Moving Mints?

George Watson, Connections, Communities, and Coinage. The System of Coin Production in Southern Asia Minor, AD 218–276. Numismatic Studies 39. American Numismatic Society, New York 2020. 620 pp. Grey-scale plates. Hardcover, 28 x 21.6 cm. ISBN 978-0-89722-358-4. $100 ($70 for ANS members) + shipping / £75.00.
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In 1972 Konrad Kraft published a book that received great attention among his colleagues: in “Das System der kaiserzeitlichen Münzprägung in Kleinasien” (The system of imperial coin production in Asia Minor) he claims that smaller cities that couldn’t afford a permanent mint benefited from the services of moving mints. By means of this hypothesis he wanted to explain a fact that had already been pointed out by Kurt Regling in 1902: cities in Asia Minor used the same obverse dies for their coins. Since then, Kraft’s theory has met a lot of criticism, however, it has probably never been refuted on the basis of so much material as is presented in this work by George Christopher Watson.

One Phenomenon and Many Explanations

As I said, basically, we can only be sure of one thing: several cities used the same obverse dies to mint their coins, or the style of their dies was very similar. But the explanation given by Konrad Kraft isn’t the only possible answer to the question of how this phenomenon came about. One could also think of a common, permanent mint; or it might be the case that the elaborate, expensive dies, which could still be used after the production of a very limited number of coins, were lent or sold to other cities. It could also be possible that the dies were in the possession of a mint master who worked for several mints.

The problem with this is that there are no literary or epigraphic sources that could tell us how the dies got from one town to another. We only have the coins as historical sources, and we have to come up with theories that can explain the phenomenon to which these coins bear testimony in a more or less convincing way.

A Very Useful Catalogue

Therefore, the author created a catalogue that can be used for many purposes. It is a die catalogue listing all known specimens of twenty-seven cities of the provinces of Pamphylia, Pisidia and Cilicia ordered according to their dies. Among them are locations that not even long-time collectors have ever heard of, such as Andeda and Panemoteichos, but also well-known cities that are tourist sports today such as Attalea (= Antalya) or Side.

The catalogue obviously meets all numismatic requirements. And those who use this catalogue for the arduous task of identifying coins will be pleased about the 74 plates, although not all coin types are depicted on them. The author decided not to include all the coin types that are in such a bad condition that identifying the die used for them is not possible.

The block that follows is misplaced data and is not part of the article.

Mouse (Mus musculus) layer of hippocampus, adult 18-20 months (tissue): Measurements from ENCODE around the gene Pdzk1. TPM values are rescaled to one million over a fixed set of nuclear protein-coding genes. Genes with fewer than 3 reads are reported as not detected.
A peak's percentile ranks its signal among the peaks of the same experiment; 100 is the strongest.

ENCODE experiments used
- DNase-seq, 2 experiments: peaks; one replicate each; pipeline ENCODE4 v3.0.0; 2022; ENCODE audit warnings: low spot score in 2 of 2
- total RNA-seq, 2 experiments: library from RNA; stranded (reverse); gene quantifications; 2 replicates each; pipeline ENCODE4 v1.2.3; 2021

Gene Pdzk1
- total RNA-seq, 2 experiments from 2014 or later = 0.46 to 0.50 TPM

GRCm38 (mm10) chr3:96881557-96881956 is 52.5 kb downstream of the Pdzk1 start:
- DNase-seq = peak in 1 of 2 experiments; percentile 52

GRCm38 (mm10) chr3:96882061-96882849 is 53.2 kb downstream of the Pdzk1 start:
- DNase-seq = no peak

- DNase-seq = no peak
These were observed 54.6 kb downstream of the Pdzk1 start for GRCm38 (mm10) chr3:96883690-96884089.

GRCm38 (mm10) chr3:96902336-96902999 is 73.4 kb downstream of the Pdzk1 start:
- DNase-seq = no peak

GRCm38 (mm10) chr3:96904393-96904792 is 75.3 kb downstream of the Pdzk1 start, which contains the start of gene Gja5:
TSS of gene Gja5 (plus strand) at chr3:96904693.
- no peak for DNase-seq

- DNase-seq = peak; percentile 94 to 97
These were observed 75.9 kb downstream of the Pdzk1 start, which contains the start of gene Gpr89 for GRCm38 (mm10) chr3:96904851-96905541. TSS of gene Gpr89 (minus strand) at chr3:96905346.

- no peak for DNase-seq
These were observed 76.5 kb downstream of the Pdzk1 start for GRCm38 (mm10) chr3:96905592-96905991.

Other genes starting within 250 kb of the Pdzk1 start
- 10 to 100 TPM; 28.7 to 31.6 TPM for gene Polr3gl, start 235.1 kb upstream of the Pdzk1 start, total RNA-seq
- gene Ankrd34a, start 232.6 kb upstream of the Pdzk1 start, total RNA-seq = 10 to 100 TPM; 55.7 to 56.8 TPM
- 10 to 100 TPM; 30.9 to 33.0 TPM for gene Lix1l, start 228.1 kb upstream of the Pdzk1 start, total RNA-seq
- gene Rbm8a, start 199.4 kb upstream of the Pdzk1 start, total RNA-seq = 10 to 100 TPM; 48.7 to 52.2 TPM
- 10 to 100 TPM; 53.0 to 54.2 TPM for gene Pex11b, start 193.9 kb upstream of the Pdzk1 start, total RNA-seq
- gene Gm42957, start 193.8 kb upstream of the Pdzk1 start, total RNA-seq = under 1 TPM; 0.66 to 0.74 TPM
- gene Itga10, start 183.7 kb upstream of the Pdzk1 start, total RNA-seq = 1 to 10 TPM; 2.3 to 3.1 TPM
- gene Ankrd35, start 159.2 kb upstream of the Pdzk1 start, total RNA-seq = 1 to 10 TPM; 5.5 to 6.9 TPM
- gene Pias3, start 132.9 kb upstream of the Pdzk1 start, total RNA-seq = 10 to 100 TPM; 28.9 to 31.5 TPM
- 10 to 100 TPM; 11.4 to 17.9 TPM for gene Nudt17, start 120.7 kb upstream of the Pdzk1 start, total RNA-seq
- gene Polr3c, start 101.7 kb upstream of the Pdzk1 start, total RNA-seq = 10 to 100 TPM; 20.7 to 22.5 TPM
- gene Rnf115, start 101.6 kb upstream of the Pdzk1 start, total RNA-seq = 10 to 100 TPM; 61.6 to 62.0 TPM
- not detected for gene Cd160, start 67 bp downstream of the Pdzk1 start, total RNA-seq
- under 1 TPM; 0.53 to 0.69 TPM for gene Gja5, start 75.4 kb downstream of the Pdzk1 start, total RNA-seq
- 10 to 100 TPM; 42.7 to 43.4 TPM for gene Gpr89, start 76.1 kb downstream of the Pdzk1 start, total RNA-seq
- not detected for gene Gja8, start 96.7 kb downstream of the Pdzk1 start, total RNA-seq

Nevertheless, the catalogue provides a lot of material and anyone who wants to identify coins from Asia Minor will be very pleased with it. With this catalogue, it’s a piece of cake to determine how rare a coin is. And the material is presented in an excellent way. The fact that all listed die combinations are simply numbered in ascending order demonstrates how pragmatic the author’s approach is – and it makes referencing them much easier!

Evaluating the Material

We do not want to give away the details of the evaluation here. Instead, we can summarise that George Watson has a less generalising approach than Kraft, for every single case he decides on an individual basis what reasons there might have been for sharing obverse dies. In his opinion, different coins of a similar style indicate that there was a “moving” medallist and that coin dies could be borrowed from other mints. In some cases, when die-sharing occurred very frequently, the cities probably shared the same mint.

Watson also considers other criteria for answering his question, for example the blanks and the position of the die. The reason for this is that it can be assumed that both the supply of blanks and the production method indicated by the position of the die must have been the same if two cities actually shared a mint.

A Modern Approach?

George Watson’s approach seems to make sense, especially when we consider the fact that even today mints are organised in many different ways. There are mints producing coins for several nations, other nations have mints that produce everything from the blank to the packaging. We know of private blank suppliers and similarities regarding the minting process that exist for a single reason: two mints use the same machines or design software.

To this day, coin production is a highly differentiated industry and every mint, every nation has different methods.

Why should that have been different in ancient times?

Who Should Buy the Book?

It is easy to recommend this book. Anyone who wants to describe coins on a scholarly level should buy it. Moreover, I recommend it to collectors of imperial coins of southern Asia Minor as an extensive catalogue and an intriguing read.

Speaking of an intriguing read, I would also recommend this differentiated view on the various ways of organising coinage to all those who are interested in the coins of other time periods for which there are no written sources either. Watson’s approach could perhaps be used in other areas, too.


Europeans can purchase the work at Oxbow Books.

In the USA, the ANS distributes the work.

George Watson has a profile on

If you are longing for some sunshine and Turkey in these times of Covid-19, we recommend our diary of a numismatist travelling Turkey in 2009, which leads you to some of the places George Watson lists in his catalogue.